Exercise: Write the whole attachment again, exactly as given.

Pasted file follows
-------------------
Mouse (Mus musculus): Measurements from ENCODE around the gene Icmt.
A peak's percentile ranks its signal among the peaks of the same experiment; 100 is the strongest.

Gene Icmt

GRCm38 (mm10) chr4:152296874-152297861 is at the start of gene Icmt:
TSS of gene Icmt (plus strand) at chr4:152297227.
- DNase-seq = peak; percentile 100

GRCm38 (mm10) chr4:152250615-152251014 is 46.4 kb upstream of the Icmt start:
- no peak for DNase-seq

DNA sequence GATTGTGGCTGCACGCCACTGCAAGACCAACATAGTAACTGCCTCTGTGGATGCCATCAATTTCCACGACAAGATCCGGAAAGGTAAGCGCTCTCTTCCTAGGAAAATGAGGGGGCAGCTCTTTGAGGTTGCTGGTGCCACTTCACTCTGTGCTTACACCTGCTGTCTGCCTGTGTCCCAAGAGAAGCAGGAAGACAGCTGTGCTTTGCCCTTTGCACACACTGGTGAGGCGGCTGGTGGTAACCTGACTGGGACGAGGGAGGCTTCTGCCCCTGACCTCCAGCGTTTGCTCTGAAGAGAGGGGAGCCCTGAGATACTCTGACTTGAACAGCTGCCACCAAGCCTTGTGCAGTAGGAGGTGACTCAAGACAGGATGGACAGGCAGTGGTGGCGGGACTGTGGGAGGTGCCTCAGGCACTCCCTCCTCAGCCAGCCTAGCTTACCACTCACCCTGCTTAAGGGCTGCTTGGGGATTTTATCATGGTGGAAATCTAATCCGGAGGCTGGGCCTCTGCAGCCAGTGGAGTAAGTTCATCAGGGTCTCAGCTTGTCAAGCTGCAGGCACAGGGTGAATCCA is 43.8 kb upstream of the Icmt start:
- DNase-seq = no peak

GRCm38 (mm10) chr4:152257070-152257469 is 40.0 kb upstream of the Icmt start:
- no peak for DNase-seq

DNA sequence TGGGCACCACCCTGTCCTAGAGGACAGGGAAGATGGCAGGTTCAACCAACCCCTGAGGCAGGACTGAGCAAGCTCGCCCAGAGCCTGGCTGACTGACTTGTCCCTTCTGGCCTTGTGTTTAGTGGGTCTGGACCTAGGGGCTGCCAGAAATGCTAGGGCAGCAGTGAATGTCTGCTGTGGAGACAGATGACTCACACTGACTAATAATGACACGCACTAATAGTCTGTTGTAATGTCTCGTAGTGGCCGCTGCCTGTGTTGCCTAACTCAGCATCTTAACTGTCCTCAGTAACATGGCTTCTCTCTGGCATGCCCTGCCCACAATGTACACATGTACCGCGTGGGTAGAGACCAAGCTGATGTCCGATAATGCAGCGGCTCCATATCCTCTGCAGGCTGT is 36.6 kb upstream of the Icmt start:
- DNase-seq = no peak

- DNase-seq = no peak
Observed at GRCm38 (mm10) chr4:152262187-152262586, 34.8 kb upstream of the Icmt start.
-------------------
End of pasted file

Mouse (Mus musculus): Measurements from ENCODE around the gene Icmt.
A peak's percentile ranks its signal among the peaks of the same experiment; 100 is the strongest.

Gene Icmt

GRCm38 (mm10) chr4:152296874-152297861 is at the start of gene Icmt:
TSS of gene Icmt (plus strand) at chr4:152297227.
- DNase-seq = peak; percentile 100

GRCm38 (mm10) chr4:152250615-152251014 is 46.4 kb upstream of the Icmt start:
- no peak for DNase-seq

DNA sequence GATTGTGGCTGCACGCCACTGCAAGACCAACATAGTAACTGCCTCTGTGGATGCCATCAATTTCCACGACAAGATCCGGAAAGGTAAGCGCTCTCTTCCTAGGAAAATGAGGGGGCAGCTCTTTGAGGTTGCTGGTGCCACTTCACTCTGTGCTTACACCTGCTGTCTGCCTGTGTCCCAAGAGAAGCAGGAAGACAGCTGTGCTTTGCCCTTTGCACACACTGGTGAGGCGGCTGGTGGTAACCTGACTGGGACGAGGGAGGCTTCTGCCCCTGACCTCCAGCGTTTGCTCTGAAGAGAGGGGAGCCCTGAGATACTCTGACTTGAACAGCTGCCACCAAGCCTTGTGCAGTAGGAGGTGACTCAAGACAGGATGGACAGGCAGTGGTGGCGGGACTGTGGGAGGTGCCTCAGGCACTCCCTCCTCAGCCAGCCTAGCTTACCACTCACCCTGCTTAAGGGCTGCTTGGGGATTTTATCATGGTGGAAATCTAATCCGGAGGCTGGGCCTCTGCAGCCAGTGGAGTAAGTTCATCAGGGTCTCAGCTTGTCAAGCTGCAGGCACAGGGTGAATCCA is 43.8 kb upstream of the Icmt start:
- DNase-seq = no peak

GRCm38 (mm10) chr4:152257070-152257469 is 40.0 kb upstream of the Icmt start:
- no peak for DNase-seq

DNA sequence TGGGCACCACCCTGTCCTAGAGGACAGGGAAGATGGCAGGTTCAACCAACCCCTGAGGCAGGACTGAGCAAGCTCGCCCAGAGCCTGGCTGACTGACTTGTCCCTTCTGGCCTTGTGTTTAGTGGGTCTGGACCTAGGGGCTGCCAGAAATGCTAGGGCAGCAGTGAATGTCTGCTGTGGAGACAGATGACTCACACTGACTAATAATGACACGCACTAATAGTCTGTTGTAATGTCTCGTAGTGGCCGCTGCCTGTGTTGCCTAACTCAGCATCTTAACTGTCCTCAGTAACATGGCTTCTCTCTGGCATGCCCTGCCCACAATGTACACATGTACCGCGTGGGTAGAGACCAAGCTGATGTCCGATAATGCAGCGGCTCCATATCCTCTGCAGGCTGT is 36.6 kb upstream of the Icmt start:
- DNase-seq = no peak

- DNase-seq = no peak
Observed at GRCm38 (mm10) chr4:152262187-152262586, 34.8 kb upstream of the Icmt start.